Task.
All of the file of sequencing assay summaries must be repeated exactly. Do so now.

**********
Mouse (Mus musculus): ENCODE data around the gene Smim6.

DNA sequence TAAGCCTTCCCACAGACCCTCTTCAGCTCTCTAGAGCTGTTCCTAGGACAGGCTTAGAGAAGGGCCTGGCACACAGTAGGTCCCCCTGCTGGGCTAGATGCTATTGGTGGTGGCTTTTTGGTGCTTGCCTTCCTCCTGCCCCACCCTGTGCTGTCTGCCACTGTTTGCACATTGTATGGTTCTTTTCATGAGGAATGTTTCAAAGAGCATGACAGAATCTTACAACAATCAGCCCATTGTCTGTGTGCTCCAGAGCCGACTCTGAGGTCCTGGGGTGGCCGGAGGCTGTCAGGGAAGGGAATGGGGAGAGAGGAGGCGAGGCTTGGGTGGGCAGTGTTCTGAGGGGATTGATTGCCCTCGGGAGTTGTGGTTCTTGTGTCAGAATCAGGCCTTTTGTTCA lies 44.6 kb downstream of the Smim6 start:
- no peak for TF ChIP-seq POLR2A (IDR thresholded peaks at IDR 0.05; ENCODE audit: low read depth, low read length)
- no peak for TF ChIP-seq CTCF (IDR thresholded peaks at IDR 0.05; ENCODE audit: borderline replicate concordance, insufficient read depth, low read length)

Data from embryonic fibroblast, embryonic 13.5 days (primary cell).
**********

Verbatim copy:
Mouse (Mus musculus): ENCODE data around the gene Smim6.

DNA sequence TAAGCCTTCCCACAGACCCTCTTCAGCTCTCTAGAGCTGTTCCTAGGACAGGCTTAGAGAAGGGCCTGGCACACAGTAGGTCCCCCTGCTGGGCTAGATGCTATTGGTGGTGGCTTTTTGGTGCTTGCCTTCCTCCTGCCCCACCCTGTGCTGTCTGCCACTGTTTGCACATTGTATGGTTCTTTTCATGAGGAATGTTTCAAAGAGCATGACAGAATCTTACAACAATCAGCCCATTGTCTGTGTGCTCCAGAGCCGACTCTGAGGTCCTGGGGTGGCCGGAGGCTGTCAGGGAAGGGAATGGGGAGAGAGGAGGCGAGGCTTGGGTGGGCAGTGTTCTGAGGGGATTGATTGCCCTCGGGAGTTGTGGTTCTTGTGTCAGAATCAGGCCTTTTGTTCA lies 44.6 kb downstream of the Smim6 start:
- no peak for TF ChIP-seq POLR2A (IDR thresholded peaks at IDR 0.05; ENCODE audit: low read depth, low read length)
- no peak for TF ChIP-seq CTCF (IDR thresholded peaks at IDR 0.05; ENCODE audit: borderline replicate concordance, insufficient read depth, low read length)

Data from embryonic fibroblast, embryonic 13.5 days (primary cell).